In the hustle and bustle of the high-voltage West Bengal elections, another state and the significance of its elections are being underreported. Historically, the Northeast has not been considered significant electorally, and in terms of national media coverage as well. While the electoral dimension has most definitely changed in recent years, Indian media continues to lament the ‘tyranny of distance’ between Noida and Guwahati for their lack of coverage of the region. Yet, one must remember that the Assam state assembly elections commencing soon are no less than a final battle of existence which the Grand Old Party is fighting in the state, and the Northeast at large.
In its desperation to remain politically relevant in Assam, the Congress took the suicidal decision last year of allying with the Islamist AIUDF, led by perfume-baron Badruddin Ajmal. Ajmal, who himself, along with his party are perceived to harbour pro-infiltrator sentiments, is now the best friend of Congress in Assam. The Congress’ alliance with the AIUDF was necessitated for one sole reason – prevention of absolute decimation in the coming polls. Yet, the Congress now stares at the prospect of being obliterated anyway, with greater proportions of humiliation no less.
The formula for the Congress and its partner AIUDF in Assam was simple – consolidate Muslim votes. Muslims constitute roughly 35 per cent of the state’s electorate. Although the consolidation of Muslim votes would have been fairly easy for the two parties, they also had another plan – hinging upon which will the consolidation of minority vote bear results. That plan was to achieve the division of Hindu and indigenous votes in the state between itself and the BJP.
However, in what comes as bad news for the Congress and AIUDF, ground reports suggest that the Hindus and indigenous tribes of Assam are solidly rallying behind the BJP. What’s worse? Legitimate Assamese Muslims, who have not settled illegally in the state after fence-jumping from Bangladesh are also dead opposed to the alliance between the Congress and AIUDF. Historically, such Muslims have voted for the Congress, however, they have now made up their minds to defeat the Islamist alliance in the state.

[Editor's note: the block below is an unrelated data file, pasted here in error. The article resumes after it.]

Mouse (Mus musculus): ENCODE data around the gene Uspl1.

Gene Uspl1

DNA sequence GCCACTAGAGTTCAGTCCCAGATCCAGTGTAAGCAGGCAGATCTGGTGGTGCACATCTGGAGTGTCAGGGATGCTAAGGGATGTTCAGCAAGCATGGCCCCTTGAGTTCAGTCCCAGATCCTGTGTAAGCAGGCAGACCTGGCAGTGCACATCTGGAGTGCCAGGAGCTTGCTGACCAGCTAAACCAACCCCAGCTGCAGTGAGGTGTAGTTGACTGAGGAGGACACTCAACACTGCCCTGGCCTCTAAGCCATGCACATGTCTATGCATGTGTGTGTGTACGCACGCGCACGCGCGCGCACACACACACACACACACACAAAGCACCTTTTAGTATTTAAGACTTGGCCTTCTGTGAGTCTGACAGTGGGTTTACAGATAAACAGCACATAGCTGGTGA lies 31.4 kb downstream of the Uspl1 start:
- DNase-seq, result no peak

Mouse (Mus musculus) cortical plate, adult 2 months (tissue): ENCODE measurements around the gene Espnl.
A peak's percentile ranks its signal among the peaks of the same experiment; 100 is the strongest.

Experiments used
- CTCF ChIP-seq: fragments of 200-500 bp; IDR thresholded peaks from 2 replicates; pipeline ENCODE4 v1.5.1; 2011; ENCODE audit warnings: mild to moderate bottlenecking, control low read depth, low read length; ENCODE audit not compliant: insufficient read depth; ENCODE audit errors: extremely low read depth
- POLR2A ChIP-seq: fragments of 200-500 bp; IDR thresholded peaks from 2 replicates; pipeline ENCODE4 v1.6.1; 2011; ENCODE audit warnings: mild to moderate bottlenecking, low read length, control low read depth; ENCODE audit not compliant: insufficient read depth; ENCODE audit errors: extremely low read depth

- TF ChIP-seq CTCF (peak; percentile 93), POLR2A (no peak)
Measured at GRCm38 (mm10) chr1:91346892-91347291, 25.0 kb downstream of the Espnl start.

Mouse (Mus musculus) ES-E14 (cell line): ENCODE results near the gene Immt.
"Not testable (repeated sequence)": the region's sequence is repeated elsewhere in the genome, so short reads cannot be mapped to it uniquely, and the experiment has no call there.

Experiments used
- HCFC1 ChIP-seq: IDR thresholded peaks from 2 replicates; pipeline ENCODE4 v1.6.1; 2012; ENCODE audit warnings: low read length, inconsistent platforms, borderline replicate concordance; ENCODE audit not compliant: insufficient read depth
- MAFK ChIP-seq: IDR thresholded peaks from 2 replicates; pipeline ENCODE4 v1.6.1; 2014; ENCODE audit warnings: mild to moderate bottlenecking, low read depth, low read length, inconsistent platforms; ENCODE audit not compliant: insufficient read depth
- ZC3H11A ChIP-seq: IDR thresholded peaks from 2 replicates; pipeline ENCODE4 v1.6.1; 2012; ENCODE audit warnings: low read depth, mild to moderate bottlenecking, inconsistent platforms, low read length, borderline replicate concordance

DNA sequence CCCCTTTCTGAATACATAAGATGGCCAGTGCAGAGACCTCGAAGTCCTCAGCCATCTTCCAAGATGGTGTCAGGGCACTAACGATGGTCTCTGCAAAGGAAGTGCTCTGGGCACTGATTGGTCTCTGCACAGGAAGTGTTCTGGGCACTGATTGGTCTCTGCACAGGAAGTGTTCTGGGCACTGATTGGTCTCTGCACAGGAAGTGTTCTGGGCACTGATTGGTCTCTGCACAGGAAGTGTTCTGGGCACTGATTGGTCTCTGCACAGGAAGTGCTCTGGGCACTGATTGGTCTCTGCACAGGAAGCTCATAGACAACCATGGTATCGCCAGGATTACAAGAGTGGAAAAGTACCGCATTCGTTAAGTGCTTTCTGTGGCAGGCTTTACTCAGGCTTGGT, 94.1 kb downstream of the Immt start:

TFI had reported last year itself that the alliance between the Congress and the AIUDF has led to an all-out rift in the Assam Congress leadership, with many senior leaders voicing their opposition to the move, and also rightfully explaining how the proposed alliance will tremendously hurt the prospects of the Grand Old Party in constituencies which are dominated by the indigenous Hindu population, where the BJP will rest assured sweep the slate clean. Senior Congress functionaries had also decided to write a letter to the Congress high command, seeking the removal of the party’s state president – Ripun Bora, who they continue to say has a tendency to take unilateral decisions.
The Congress, under Tarun Gogoi, did not form an alliance with the AIUDF in the 2006 and 2011 polls, as the former Chief Minister was himself of the view that such an alliance would end up disproportionately hurting the party’s prospects in Hindu-dominated constituencies, apart from it getting completely obliterated in the 27 seats which Upper Assam has to offer. Yet, in order to somehow save the fortunes of the Congress, it was Tarun Gogoi who led to the fruition of a pre-poll alliance between the Congress and the AIUDF.
The AIUDF was formed with the sole purpose of defending the indefensible – illegal Bangladeshi Muslims. The AIUDF was formed in 2002 in the immediate aftermath of the repeal of the controversial IMDT Act by the Supreme Court, which had put the onus of proving that a person is a foreigner on the police or the complainant. In the absence of the said Act, the onus once again rested with the infiltrator to prove his/her Indian citizenship. The AIUDF staunchly opposed the same.
The Congress allying with such a party has not fared well for the indigenous Hindu and pagan communities of Assam. The BJP is set to benefit immensely from this reverse-polarisation and has, in fact, made the issue of Islamism a major poll plank in the state.